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Optics Express

Optics Express

  • Editor: C. Martijn de Sterke
  • Vol. 19, Iss. 16 — Aug. 1, 2011
  • pp: 14823–14837
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Fabrication and characterization of new Yb-doped zirconia-germano-alumino silicate phase-separated nano-particles based fibers

A. V. Kir’yanov, M.C. Paul, Yu. O. Barmenkov, S. Das, M. Pal, S. K. Bhadra, L. Escalante Zarate, and A. D. Guzman-Chavez  »View Author Affiliations


Optics Express, Vol. 19, Issue 16, pp. 14823-14837 (2011)
http://dx.doi.org/10.1364/OE.19.014823


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Abstract

New zirconia-germano-alumino silicate, nano-particles based, Ytterbium doped fibers are obtained through the conventional modified chemical vapour deposition and solution doping techniques. The start fiber preforms are characterized by means of electron micro probe, energy dispersive x-ray, and electron diffraction analyses, revealing the presence of phase-separated nano-sized Ytterbium-rich areas in the core, while the final fibers are inspected in the sense of spectroscopy and laser properties.

© 2011 OSA

1. Introduction

In the present work, we report, for the first time to the best of our knowledge, the incorporation of Yb (in the form of Yb2O3) into zirconia-germano-alumino (ZGA) silicate phase-separated nano-particles in the core area of fiber preforms. The preforms are inspected by means of electron probe micro-analysis (EPMA) and energy dispersive x-ray (EDX) and electron diffraction analyses, which reveal the existence of phase separation in the core glass, with nano-scaled particles rich in Yb being formed. The single-mode fibers drawn from the preforms are characterized from the points of view of spectroscopic properties and lasing potential. Notice that only a couple of works dealing with nano-structured RE doped silica-zirconia based optical fibers is known (see Ref [11

11. G. Brasse, C. Restoin, J.-L. Auguste, and J.-M. Blondy, “Cascade emissions of an erbium-yyterbium doped silica-zirconia nanostructured optical fiber under supercontinuum irradiation,” Appl. Phys. Lett. 94(24), 241903 (2009). [CrossRef]

]. and references therein); our present paper can serve for further insight to the matter.

The choice of such class of fibers having Yb2O3 doped phase-separated ZGA-rich nano-particles dispersed into silica core glass was to get good lasing efficiency provided by none or insignificant clustering effects among Yb dopants. ZrO2 is known for its outstanding chemical and physical properties like superior hardness, chemical stability, and thermo-mechanical resistance; due to its optical transparency, high refractive index, and photochemical stability, ZrO2 is an excellent candidate for photonics applications [12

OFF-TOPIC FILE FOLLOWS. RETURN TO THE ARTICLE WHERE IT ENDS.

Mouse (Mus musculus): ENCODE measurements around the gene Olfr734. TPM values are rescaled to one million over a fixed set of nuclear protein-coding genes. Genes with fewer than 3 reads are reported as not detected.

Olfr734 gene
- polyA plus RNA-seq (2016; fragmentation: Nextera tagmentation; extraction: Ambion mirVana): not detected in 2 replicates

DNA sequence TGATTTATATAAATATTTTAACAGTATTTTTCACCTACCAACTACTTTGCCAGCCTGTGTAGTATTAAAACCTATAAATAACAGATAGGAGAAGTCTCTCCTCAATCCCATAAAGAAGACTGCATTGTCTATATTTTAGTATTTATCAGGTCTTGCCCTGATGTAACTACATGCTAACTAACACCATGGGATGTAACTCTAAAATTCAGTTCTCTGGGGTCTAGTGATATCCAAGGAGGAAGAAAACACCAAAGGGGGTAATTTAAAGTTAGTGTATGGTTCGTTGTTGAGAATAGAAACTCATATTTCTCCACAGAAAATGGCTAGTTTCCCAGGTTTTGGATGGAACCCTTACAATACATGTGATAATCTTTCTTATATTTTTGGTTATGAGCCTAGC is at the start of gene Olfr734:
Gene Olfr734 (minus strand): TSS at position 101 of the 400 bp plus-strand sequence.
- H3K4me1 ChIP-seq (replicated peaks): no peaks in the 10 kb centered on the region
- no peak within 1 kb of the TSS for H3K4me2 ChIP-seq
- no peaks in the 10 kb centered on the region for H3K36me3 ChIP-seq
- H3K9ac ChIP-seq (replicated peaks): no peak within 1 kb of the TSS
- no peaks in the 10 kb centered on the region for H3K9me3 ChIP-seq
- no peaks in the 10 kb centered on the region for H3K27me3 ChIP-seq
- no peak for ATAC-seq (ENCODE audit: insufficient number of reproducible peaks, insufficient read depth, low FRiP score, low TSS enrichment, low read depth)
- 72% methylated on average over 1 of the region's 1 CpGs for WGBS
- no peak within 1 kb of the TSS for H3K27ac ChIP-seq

12. D. E. Harrison, N. T. Melamed, and E. C. Subbarao, “A new family of self-activated phosphors,” J. Electrochem. Soc. 110(1), 23–28 (1963). [CrossRef]

,13

13. C. Urlacher, J. Dumas, J. Serughetti, J. Mugnier, and M. Munoz, “Planar ZrO2 waveguides prepared by the sol–gel process: Structural and optical properties,” J. Sol-Gel Sci. Technol. 8(1-3), 999–1005 (1997). [CrossRef]

]. A major quenching process in RE-doped materials is multiphonon relaxation. Zirconium oxide possesses of a stretching vibration at about 470 cm−1, which is very low compared with that of Al2O3 (870 cm−1) and SiO2 (1100 cm−1) [14

14. A. Patra, C. S. Friend, R. Kapoor, and P. N. Prasad, “Upconversion in Er3+:ZrO2 nanocrystals,” J. Phys. Chem. B 106(8), 1909–1912 (2002). [CrossRef]

]. The introduction of a codopant cation such as Zr4+ allows one to avoid formation of Er3+ or Yb3+ clusters in silica and consequently to exacerbate the luminescence [15

15. V. C. Costa, M. J. Lochhead, and K. L. Bray, “Fluorescence line narrowing study of Eu3+ -doped sol-gel silica,” Chem. Mater. 8(3), 783–790 (1996). [CrossRef]

]. Both Aluminum and Zirconium ions surround the Yb ions to form a solvent shell, thereby adjusting the charge balance and improving the solubility of Yb ions in the host. Moreover, in silica glass, the Yb3+ ion acts as a network modifier, of which the positive charge is not fully compensated by the non-bridging oxygens of silica network. This would cause the clustering of Yb3+ ions, resulting in the concentration quenching. In the oxide glasses, the ionic refractivity of non-bridging oxygens is larger than the ionic refractivity of bridging oxygens [16